All posts filed under: analysis

5 Skills You Should Consider Adding To Your Resume

As history demonstrates, the working force is constantly changing. Given the technology of our current age, there are a few skills you should strongly consider adding to your resume.

Discussion Post: Characters With Absent Parents

Originally posted on A frolic through fiction:
Now, I apologize in advance if this discussion seems slightly more like a rant on my part. But I’ve discovered that I actually have quite a lot to say about this topic. Not long ago, someone talked about this topic, and when commenting on their post, I saw that I was actually quite passionate about this – rant wise. I have a lot to say, and I need to get it out there somehow, so this is the topic of today’s discussion post. So let’s talk about characters with absent parents! I feel like every single protagonist in most YA books is missing either one of both parents. And I just want to know…WHY??? Why on earth has it become a book trope for someone to be missing their parents? I find it so wrong that it’s been written this way so often that it’s actually a trope now! I feel like lately, people just write out the parents of the protagonist for convenience. Because how inconvenient would…

OkCupid – The Deep End

Originally posted on Date By Number:
OkCupid analyzes its users’ data and publishes insights in The Deep End. Their recent article takes a look at the changes from 2005 to 2015, with some surprising results, staring with this question: It’s a dramatic drop, but my first reaction was that this could be a reflection of online dating becoming more common, rather than a major shift in sexual behavior. Maybe in 2005, online dating wasn’t as mainstream and OkCupid users tended to be more ‘adventurous’. Now that online dating is more common, the 2015 OkCupid users might include more conservative daters than it did before.  I thought my theory was pretty plausible, until I reached the following question: Any guesses as to why the two questions are trending in the opposite direction? You can find the whole article here. —- For more on OkCupid, see also: Hall of OkStupid #3 at The Lonely Tribalist

The Roles of Art

Originally posted on The Politics of Writing:
I find it interesting in the way art almost entirely reflects the artist. Of course this seems obvious, but there’s also unintentional ways it reflects the artist. This is noticeable when you take a writer who doesn’t make an outline for their writing. If they begin to just write and see what comes out, it almost always expresses subtle traits of the writer. The tone they use, the events they portray, the characters they establish, it all reveals their subconscious feelings. This is why when you’re done reading a good book you feel as if you personally know a writer because of how much of their personality you’ve picked up. After consuming all forms of art, paintings, writing, music, ect, you begin to notice a trend in topics. The universal themes artists are usually to make a point or to get the audience to feel a certain way. Themes like war, conflict, relationships, money, and nature are used to guide the audience to the conclusion the artist intended.…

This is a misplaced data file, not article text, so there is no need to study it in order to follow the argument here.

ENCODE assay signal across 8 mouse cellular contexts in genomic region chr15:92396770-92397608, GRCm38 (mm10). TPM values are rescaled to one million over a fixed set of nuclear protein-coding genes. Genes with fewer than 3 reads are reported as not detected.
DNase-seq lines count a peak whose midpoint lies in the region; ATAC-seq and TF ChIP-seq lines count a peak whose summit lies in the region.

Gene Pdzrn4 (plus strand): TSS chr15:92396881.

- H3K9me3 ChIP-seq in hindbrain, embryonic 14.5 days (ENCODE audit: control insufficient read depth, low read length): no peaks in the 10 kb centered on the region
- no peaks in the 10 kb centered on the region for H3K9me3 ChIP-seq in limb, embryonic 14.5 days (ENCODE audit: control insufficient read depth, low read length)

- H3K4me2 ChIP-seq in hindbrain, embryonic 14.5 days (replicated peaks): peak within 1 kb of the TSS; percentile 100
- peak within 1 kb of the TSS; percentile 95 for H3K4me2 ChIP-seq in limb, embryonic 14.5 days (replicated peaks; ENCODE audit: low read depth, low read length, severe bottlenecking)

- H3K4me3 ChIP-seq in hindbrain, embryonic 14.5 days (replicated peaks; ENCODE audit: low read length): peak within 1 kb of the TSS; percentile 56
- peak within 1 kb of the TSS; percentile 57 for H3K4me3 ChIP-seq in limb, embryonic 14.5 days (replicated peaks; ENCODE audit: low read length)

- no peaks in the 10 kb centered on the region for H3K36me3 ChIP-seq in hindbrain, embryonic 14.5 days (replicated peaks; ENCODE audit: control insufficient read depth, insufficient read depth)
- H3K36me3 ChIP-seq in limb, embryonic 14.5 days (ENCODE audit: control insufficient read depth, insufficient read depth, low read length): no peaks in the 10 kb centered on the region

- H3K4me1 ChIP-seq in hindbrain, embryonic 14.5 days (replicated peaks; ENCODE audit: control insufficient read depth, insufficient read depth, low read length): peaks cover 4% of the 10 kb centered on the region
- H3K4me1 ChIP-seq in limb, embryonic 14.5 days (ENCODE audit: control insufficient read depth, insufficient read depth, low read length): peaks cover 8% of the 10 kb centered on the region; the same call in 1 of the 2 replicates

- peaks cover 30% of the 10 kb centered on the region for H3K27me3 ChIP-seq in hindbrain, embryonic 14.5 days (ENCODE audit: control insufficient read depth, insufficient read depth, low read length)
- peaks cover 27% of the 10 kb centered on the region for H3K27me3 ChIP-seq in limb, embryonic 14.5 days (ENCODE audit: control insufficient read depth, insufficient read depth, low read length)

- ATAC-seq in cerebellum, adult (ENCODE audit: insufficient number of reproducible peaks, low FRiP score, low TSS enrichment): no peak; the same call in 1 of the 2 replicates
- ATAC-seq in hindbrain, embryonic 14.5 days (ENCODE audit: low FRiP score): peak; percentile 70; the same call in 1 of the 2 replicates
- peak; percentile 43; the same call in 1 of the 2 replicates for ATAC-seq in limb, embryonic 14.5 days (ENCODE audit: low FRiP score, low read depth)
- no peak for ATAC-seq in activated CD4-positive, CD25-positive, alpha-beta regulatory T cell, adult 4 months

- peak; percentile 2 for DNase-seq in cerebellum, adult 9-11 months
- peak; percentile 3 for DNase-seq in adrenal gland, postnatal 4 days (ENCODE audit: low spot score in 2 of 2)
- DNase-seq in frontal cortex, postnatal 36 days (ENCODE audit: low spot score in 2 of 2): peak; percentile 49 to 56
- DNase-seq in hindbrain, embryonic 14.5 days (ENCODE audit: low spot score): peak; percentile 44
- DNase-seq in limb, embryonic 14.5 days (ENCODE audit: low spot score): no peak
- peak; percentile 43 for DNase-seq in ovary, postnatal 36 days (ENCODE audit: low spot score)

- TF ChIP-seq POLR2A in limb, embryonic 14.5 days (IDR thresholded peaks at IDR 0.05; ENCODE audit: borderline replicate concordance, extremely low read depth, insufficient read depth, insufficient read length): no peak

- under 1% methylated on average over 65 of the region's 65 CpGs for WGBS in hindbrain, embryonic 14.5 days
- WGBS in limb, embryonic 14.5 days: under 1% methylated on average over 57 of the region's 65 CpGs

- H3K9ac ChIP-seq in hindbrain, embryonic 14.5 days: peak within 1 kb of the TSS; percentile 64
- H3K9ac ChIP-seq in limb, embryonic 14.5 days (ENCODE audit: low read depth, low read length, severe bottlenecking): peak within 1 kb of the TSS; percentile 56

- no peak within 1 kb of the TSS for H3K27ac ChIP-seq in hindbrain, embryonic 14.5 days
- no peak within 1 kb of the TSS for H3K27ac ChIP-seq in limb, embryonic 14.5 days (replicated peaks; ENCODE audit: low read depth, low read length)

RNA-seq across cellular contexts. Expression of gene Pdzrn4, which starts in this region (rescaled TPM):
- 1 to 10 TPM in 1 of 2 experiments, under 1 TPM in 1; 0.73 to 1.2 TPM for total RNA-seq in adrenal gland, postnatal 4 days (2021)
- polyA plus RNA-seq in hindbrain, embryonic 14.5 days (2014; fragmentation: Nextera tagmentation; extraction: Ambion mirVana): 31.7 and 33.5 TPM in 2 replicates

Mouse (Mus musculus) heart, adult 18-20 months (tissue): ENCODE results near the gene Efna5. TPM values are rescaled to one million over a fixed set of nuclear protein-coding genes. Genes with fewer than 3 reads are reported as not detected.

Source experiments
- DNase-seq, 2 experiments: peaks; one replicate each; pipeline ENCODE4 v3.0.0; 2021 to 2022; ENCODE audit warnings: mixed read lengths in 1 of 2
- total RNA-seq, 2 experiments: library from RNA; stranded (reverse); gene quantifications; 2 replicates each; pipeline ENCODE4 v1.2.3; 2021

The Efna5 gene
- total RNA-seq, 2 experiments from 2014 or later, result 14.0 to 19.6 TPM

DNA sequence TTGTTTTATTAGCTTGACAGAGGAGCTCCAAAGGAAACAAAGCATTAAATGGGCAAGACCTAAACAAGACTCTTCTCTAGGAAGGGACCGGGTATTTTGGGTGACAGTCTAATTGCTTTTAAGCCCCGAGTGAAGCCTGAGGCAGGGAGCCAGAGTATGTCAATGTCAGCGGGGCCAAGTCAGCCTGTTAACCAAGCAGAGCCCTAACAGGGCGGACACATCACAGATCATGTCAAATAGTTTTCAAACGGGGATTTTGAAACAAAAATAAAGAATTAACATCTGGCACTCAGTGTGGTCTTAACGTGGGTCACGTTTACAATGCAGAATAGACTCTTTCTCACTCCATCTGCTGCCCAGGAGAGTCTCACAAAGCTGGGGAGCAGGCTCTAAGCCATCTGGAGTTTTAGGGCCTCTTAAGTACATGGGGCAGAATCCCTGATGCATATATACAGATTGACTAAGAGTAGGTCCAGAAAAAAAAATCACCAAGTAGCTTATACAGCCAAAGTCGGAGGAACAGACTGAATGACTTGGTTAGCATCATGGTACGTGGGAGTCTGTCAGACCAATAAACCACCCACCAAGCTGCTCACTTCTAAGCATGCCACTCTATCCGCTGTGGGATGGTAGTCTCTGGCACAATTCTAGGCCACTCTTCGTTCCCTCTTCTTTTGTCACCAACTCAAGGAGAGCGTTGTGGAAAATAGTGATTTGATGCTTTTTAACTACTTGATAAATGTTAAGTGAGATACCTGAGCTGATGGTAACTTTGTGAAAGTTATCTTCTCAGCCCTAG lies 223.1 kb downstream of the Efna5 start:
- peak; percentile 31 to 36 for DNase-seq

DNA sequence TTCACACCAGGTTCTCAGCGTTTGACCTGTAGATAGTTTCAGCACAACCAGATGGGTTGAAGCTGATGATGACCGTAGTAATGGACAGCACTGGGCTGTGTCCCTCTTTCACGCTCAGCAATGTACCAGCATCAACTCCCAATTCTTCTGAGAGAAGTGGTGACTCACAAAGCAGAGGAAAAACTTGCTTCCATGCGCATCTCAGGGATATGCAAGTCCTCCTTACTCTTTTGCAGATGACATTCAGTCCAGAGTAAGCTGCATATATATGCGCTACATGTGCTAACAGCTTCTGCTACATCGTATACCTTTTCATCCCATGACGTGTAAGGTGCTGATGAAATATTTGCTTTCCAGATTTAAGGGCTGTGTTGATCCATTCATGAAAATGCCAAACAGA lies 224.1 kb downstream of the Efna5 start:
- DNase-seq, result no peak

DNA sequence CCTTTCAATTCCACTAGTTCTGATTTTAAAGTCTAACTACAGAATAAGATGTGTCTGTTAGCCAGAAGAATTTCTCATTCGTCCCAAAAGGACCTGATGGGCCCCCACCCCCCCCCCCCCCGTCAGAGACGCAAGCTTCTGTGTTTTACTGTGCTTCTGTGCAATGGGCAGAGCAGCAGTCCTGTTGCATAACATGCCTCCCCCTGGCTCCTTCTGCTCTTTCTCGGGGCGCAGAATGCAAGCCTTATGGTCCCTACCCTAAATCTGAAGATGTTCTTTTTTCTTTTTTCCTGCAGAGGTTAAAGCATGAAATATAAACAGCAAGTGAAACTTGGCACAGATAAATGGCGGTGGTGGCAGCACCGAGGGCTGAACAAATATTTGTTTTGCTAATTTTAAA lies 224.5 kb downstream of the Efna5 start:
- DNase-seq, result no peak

Unfair Stereotypes

Originally posted on Storytime with John:
Just a random thought here…and, well…you may not completely  understand…but…I feel I may as well pose the question anyway ~ do you think perhaps that animals are a little annoyed by all of the stereotypes linked to them? That maybe they too are sick of the boxes they are often pushed into since birth?  It’s like…they get no choice in the matter – society just straight away dictates what they should like, and not like… We’re brainwashed into thinking from a very early age that rabbits love carrots, and that monkeys love bananas – but what if that reckoning was only brought about by some skewed, and limited market research…the same kind that often crops up with things like: ‘New study suggests men prefer watching movies, as opposed to reading – I know we only asked twenty people, but from this we can make huge quantum leaps, and over-generalise’ – or you know, words to that effect… Listen what I’m trying to say is that maybe, just maaaaaybe – not all rabbits love…

Shortsighted Critiques of Technology and Generational Bias

Originally posted on Millennial Evangelical: “All those young people and their technology. When are the just going to get their noses out of their phones and be with people in real life?” —Parents, 10 years ago, when their kids were Facebook and before they ran their kids off of it Remember when parents used to criticize their kids for being on their phones too much? Nowadays, I get more game requests and other annoying notifications from people my parents’ age than I do people my age. Throughout history, younger generations have been more apt to adopt a new technology than older generations. It’s just a fact of life. Often, older generations then deride younger generations for being too obsessed with technology, only to later be obsessed with it themselves (Facebook and FarmVille, anyone?). Read more…